I humbly conceive therefore, that it would be infinitely more for the interest of the service, to order the 100 from Prince William to the South Branch, and continuing Rutherford’s company in its present station, making this its headquarters. For, as that company is perfectly acquainted with all that range of mountains, extending from the Potomack to the Augusta Line, and thro’ which the Enemy make incursions into this settlement, they could with greater facility obstruct their inroads and assist the inhabitants of this valley (of whom they themselves form a very great part) than those who are ignorant of the ground. The militia from Prince William, equally know the Branch and this vicinity, and therefore may be supposed to do as much there, as here; whereas moving Rutherford’s there, would be stripping them of those essential advantages which they may derive from their thorough knowledge of these parts, and removing them from defending their immediate rights (the sole motive of the enlisting).
One half of this company, were it continued here, might be constantly ranging, and the other left in this fort, which is centrical to their present station.
If the works here are to be completed, which from their great importance I should think highly necessary, in that event, an additional number of 60 or 80 good men from the militia, for that particular service, would be wanted; and I do not know any person so capable of directing the works as Major Joseph Stephen, of Caroline County. He formerly had the overlooking of them, and managed with remarkable industry.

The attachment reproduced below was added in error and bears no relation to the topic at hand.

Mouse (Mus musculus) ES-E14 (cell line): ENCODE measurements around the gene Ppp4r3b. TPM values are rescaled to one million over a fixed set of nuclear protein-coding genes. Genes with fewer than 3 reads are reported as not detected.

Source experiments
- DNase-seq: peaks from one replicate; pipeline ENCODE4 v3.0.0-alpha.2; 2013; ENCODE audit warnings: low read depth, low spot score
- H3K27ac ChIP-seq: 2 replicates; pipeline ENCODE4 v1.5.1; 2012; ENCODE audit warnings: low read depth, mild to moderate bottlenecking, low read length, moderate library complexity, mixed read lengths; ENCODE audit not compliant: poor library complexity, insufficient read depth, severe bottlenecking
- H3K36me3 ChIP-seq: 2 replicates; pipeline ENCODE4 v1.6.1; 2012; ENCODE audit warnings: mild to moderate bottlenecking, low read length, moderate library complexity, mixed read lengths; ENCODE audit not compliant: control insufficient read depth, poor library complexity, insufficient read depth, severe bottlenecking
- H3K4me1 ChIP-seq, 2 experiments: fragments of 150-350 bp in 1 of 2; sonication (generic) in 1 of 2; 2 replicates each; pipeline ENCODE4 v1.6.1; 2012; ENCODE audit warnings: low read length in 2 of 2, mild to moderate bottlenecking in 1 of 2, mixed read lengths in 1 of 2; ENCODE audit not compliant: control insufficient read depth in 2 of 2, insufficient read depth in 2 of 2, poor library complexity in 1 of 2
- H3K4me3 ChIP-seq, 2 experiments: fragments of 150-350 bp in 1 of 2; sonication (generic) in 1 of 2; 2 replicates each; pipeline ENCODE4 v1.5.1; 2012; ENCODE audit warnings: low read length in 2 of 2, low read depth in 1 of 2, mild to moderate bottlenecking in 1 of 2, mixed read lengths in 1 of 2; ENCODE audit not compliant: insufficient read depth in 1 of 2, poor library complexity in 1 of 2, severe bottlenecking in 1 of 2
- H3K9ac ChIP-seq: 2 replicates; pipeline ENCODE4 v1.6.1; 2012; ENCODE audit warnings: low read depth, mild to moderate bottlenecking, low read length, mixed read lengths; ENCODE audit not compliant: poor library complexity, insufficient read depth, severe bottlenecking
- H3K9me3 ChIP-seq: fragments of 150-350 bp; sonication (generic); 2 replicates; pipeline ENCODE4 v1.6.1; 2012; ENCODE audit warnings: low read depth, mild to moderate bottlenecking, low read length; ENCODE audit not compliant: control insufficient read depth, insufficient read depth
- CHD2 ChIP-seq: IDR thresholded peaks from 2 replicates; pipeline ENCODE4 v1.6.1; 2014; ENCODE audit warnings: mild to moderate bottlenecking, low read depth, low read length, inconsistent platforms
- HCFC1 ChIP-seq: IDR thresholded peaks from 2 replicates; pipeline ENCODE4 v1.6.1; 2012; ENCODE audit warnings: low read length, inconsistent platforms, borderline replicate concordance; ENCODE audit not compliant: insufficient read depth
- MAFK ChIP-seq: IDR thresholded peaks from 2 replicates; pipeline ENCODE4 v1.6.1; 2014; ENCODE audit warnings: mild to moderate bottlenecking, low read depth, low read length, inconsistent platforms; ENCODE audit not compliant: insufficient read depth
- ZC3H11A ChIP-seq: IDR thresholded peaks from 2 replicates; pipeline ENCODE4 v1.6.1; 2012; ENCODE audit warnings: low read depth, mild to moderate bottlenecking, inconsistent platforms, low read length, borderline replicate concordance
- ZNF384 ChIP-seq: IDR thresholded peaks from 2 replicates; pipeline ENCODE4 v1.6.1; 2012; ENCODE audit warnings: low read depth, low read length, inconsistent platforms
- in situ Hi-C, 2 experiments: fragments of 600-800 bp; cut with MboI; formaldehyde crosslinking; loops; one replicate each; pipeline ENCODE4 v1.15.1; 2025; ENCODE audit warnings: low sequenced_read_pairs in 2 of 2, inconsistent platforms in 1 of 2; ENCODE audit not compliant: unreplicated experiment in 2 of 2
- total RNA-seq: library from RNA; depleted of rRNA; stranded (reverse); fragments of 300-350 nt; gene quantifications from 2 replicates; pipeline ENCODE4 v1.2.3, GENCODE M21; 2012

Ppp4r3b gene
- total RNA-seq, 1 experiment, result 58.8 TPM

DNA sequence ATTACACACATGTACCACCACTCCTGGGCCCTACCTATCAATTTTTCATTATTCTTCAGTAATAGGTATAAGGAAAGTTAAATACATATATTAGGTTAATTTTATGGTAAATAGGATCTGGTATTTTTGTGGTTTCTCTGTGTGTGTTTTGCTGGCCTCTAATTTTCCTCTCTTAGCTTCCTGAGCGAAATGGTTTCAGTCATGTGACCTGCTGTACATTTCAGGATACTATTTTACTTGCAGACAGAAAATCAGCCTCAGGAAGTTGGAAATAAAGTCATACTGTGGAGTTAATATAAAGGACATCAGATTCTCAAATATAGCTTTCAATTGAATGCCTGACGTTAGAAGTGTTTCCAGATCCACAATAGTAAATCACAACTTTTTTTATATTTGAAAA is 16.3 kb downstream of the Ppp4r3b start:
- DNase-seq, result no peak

A part of the militia ordered for the Branch should take post at Edwards’s (on Cacapehon) and at Pearsalls, for the security of convoys passing from hence to Fort Cumberland.
I really do not know what method can be practised to compel the country people to deliver up the public arms, unless there could be a general search in every county.
Governor Dinwiddie, if I remember right, issued two or three proclamations ordering them in, to no purpose.
With regard to opening the roads, I think it would be most advisable to postpone all attempts, ’till Sir Jno. St. Clair’s arrival, as he is expected so soon. For Pearsalls, altho’ it is the most convenient road for the Virginia, may not be used by the northern troops; as I understand their rendezvous is ordered at Fort Frederick in Maryland. This may also (altho’ I cannot yet absolutely say) render garrisons at Edwards and Pearsalls, useless, unless it be a few to preserve the forts and the families gathered into them.
As several of our best sergeants were made officers in the Carolina Regiment (besides some other vacancies in that Rank) parting with 10 for the use of the new Regiment will be a very great hardship at this juncture.
We are likewise short of our number of Drummers, and many of those we have are raw and untutored. As the General expects not regularity from the new levies, well knowing how little any attempts towards it, in a short time, would avail; I can not help being surprized at their requesting your Honor to give directions for doing what would be of no real service to the new Regiment, and would be of vast prejudice to that I have the honor to command.